Anti-Trafficking Laws and Other Ways to Combat Modern Slavery: Ambassador Luis CdeBaca Offers Insights

By Kovtun, Rita | MinnPost.com, November 25, 2013 | Go to article overview

Anti-Trafficking Laws and Other Ways to Combat Modern Slavery: Ambassador Luis CdeBaca Offers Insights


Kovtun, Rita, MinnPost.com


As the world celebrates the 150th anniversary of the Emancipation Proclamation, the battle against human trafficking, a form of modern- day slavery, continues to wage on as an estimated 27 million trafficking victims worldwide are being held against their will. With initiatives such as the Safe Harbor for Sexually Exploited Youth Act going into effect in Minnesota in 2014 -- which Sen. Amy Klobuchar recently announced she plans to take to the national scale -- and the No Wrong Door model to help young victims of sex trafficking, for which lawmakers approved $2.8 million, things may be looking up.

Ambassador-at-Large Luis CdeBaca, of the U.S. State Department's Office to Monitor and Combat Trafficking in Persons, is the leader the government has entrusted to coordinate this effort on the national level. CdeBaca, who grew up in Iowa, has dedicated his career to fighting modern-day slavery. Even with major achievements - - he served as lead trial counsel in the largest slavery prosecution, United States v. Kil Soo Lee, in U.S. history; helped pass the 2000 Victims of Trafficking and Violence Prevention Act [PDF], the first initiative to address trafficking in the country; and served as an integral part of developing the United States' victim-centered approach to combating trafficking -- CdeBaca realizes there is still much work left to do.

On a recent Minnesota trip to speak at a Women's Foundation of Minnesota conference, CdeBaca found time -- between visits with the Minnesota Indian Women's Resource Center and the Statewide Human Trafficking Task Force, and talks at the William Mitchell College of Law and the U of M's Humphrey School of Public Affairs -- to talk with MinnPost last week, sharing his insights about anti- trafficking legislation, the victim-centered approach and ways everyone can do their part to fight against human slavery. Here is a condensed version of the conversation.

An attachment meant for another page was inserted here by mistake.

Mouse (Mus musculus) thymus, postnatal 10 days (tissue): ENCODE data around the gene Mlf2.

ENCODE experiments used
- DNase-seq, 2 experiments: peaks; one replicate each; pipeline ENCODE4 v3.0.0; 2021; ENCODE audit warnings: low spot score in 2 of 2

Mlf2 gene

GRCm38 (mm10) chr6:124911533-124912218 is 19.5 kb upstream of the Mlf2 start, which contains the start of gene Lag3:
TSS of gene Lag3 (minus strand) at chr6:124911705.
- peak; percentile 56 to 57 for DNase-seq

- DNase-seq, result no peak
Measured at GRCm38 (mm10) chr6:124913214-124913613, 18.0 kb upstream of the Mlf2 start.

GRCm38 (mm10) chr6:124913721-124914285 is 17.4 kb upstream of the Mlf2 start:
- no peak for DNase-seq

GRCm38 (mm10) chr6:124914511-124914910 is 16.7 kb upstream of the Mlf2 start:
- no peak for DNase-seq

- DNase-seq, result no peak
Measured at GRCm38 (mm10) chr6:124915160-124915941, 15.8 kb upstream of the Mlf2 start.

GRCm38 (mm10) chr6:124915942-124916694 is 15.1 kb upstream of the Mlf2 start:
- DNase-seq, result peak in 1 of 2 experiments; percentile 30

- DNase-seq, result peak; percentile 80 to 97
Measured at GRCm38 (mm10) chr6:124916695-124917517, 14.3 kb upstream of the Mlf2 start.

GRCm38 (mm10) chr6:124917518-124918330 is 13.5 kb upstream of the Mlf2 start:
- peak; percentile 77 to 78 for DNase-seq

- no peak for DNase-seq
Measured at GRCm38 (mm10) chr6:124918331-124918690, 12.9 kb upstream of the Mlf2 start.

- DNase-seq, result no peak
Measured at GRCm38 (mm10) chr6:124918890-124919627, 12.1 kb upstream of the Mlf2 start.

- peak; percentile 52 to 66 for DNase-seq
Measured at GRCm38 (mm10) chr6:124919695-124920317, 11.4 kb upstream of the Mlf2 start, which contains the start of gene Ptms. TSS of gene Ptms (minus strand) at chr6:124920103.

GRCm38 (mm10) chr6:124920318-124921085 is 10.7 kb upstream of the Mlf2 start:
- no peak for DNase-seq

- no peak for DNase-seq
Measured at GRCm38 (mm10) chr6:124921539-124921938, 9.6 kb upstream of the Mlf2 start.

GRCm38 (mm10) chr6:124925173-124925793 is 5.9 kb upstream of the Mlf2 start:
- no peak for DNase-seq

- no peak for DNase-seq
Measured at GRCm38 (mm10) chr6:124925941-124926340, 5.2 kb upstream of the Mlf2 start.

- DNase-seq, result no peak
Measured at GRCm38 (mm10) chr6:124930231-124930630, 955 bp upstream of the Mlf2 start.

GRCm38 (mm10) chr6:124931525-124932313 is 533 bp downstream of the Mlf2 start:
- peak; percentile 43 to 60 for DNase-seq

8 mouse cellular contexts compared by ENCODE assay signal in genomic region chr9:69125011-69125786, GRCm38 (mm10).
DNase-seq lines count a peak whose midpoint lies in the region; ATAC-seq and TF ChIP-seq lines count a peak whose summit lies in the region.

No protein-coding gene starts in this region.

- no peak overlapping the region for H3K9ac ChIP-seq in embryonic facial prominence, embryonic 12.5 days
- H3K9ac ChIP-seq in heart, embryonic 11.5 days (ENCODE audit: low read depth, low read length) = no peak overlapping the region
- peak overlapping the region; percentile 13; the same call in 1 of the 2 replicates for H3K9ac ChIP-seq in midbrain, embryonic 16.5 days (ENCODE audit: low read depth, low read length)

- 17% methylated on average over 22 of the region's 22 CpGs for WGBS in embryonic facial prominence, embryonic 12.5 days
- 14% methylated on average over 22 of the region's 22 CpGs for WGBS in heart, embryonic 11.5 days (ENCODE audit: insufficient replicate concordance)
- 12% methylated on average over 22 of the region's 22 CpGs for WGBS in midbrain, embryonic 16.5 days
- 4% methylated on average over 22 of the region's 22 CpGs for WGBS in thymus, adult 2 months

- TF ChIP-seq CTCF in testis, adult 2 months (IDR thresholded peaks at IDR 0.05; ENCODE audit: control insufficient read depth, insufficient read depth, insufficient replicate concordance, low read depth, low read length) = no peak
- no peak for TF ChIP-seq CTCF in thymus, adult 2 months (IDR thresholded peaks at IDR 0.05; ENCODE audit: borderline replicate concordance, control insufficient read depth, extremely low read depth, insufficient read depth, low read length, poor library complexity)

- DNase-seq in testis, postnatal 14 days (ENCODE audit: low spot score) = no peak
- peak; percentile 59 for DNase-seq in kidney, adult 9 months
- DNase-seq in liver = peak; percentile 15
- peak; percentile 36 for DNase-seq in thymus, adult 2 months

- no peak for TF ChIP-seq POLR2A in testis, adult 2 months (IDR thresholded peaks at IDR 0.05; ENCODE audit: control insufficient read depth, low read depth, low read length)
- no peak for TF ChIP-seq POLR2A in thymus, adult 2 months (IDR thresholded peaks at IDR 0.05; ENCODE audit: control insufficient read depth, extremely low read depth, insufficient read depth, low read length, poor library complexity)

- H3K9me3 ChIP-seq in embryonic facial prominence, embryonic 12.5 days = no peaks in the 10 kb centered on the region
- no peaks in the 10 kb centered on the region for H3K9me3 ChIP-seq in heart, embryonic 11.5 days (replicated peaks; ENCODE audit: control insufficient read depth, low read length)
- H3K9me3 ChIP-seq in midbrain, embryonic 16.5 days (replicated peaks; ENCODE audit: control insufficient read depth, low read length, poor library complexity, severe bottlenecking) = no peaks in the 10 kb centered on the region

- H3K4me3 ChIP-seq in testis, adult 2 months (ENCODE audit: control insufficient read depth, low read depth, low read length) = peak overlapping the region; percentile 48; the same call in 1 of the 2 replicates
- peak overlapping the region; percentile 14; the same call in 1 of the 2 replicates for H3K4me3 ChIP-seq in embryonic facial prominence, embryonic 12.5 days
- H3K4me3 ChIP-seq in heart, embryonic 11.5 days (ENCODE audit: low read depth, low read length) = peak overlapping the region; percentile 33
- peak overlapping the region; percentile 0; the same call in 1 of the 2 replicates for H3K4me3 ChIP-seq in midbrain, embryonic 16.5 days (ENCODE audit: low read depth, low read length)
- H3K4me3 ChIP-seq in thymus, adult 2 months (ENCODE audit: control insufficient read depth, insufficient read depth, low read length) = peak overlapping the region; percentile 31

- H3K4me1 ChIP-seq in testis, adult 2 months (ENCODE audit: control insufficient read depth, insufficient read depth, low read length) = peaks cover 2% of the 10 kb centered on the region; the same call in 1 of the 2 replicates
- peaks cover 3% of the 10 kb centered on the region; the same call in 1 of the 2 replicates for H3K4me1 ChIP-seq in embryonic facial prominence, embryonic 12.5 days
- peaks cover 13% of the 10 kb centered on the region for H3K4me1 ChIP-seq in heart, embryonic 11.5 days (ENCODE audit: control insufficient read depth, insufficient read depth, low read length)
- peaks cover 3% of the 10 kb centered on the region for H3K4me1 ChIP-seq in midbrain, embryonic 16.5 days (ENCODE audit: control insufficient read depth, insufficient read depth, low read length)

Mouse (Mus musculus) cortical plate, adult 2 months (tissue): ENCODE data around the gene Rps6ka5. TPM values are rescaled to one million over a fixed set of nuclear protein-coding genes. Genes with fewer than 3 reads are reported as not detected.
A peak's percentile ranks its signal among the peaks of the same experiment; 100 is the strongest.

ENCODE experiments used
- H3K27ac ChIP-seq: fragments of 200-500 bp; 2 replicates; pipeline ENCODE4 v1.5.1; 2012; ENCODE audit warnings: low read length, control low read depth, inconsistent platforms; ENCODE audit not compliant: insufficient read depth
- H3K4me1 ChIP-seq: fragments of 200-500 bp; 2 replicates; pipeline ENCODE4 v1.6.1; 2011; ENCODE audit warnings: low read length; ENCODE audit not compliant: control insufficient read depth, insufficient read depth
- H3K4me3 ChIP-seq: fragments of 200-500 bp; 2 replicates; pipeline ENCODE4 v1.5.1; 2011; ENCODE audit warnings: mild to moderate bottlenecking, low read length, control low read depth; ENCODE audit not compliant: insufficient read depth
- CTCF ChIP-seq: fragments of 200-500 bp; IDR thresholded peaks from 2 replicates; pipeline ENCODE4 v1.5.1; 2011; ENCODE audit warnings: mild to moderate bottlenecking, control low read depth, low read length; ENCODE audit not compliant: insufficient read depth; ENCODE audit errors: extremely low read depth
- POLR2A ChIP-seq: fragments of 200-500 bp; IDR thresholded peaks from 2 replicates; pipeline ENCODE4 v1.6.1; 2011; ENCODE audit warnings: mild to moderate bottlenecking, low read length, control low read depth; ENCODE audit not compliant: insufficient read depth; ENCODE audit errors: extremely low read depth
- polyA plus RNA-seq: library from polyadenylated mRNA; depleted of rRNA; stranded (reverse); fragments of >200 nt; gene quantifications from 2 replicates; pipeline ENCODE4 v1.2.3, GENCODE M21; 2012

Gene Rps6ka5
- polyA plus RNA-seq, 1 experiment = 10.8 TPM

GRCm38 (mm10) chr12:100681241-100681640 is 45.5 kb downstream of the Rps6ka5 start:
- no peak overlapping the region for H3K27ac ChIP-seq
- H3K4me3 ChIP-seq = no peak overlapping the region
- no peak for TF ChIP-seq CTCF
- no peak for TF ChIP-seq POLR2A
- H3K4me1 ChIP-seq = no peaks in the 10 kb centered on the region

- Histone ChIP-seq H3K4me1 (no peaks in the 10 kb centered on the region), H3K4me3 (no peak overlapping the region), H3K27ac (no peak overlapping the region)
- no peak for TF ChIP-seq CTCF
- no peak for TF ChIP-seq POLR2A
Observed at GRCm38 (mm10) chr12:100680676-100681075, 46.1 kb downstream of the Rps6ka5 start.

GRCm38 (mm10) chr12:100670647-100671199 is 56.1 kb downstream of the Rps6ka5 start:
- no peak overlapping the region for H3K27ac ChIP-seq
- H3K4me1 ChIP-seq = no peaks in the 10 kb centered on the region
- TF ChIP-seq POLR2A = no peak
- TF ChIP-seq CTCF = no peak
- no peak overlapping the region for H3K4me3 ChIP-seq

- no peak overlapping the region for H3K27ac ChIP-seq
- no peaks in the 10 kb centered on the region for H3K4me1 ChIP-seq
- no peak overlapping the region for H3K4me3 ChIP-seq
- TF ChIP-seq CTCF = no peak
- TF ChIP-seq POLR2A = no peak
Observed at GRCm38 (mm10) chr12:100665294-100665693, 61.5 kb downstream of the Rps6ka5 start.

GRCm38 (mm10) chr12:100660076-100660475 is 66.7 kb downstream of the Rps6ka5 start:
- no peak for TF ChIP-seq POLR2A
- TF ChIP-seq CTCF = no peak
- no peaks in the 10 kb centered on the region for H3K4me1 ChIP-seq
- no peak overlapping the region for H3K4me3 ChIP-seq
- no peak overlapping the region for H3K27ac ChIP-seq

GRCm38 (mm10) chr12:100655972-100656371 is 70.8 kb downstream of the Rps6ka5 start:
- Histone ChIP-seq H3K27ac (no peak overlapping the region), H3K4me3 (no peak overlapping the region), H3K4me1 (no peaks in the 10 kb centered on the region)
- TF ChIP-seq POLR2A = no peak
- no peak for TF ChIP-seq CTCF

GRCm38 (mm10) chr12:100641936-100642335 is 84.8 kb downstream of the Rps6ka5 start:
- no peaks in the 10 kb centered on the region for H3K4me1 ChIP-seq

MinnPost: To start off with a current event, what insight can you offer regarding Sen. Amy Klobuchar's announcement to take Minnesota's Safe Harbor law national?

Ambassador Luis CdeBaca: I haven't seen the final legislation yet, but my sense is that she's looking to have the Justice Department and others give technical assistance to states so they will adopt the Safe Harbor laws, and that she'll have some financial incentive for the states. There's program funding that they would cease to get if they didn't do these laws. I can't speak to that approach - it's not something that we at the State Department would be in the middle of - but I think the overarching approach, which is to try to take the Safe Harbor law and get it out there into the public consciousness and move it across the country, is definitely an idea that this time has come, and I'm glad to see that Sen. Klobuchar would do that. I think she has the experience from having been a prosecutor herself. She's very pragmatic, yet this is really kind of a wide-open type of thinking; rather than just kind of let it trickle out over time, why not juice it a little bit with some federal effort behind it.

What I think will end up happening, and this is the good thing, is there'll be 50 different solutions that hopefully will be specific to the needs of the particular states. A one-size-fits-all situation is good for the concept of Safe Harbor, but I do think every state has a different Child Protective Services system, for instance, so the interplay between the Safe Harbor law and Child Protective Services might have to look different in Florida or Mississippi than it does here in Minnesota. That's going to be the challenge.

MP: As part of the Safe Harbor legislation, the No Wrong Door model, introduced this past January, secured $2.8 million of the $13.5 million its advocates requested. How effective will No Wrong Door be in addressing the problem of trafficking in Minnesota?

LC: It goes to what I said about the interplay between systems. It looks at the fact that it shouldn't matter whether the kid presents as a drug-addicted or a runaway homeless youth, or sexual- abuse victim or any of those things. …

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